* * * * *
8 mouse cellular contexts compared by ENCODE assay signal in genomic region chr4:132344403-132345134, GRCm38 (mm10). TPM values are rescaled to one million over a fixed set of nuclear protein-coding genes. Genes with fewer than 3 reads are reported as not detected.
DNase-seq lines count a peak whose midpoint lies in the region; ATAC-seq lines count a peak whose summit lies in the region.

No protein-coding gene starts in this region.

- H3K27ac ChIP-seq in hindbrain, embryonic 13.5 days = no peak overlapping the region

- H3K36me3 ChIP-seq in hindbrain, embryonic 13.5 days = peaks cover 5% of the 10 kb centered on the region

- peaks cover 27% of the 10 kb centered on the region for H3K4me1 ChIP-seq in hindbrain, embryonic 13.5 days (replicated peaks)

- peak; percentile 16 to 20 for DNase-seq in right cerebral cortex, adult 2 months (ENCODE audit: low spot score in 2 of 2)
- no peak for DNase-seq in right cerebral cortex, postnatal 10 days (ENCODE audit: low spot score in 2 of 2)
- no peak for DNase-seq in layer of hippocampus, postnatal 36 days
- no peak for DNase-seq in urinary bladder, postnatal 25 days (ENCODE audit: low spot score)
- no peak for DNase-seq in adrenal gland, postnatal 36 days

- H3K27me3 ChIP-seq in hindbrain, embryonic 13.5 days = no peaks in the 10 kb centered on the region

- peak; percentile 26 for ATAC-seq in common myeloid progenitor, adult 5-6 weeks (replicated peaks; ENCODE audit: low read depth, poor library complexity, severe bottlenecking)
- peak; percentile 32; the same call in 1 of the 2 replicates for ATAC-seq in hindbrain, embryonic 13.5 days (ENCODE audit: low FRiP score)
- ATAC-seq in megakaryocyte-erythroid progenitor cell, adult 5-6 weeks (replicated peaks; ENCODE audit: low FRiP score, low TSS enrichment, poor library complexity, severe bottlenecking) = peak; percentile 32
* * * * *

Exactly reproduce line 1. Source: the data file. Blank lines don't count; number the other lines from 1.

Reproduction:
8 mouse cellular contexts compared by ENCODE assay signal in genomic region chr4:132344403-132345134, GRCm38 (mm10). TPM values are rescaled to one million over a fixed set of nuclear protein-coding genes. Genes with fewer than 3 reads are reported as not detected.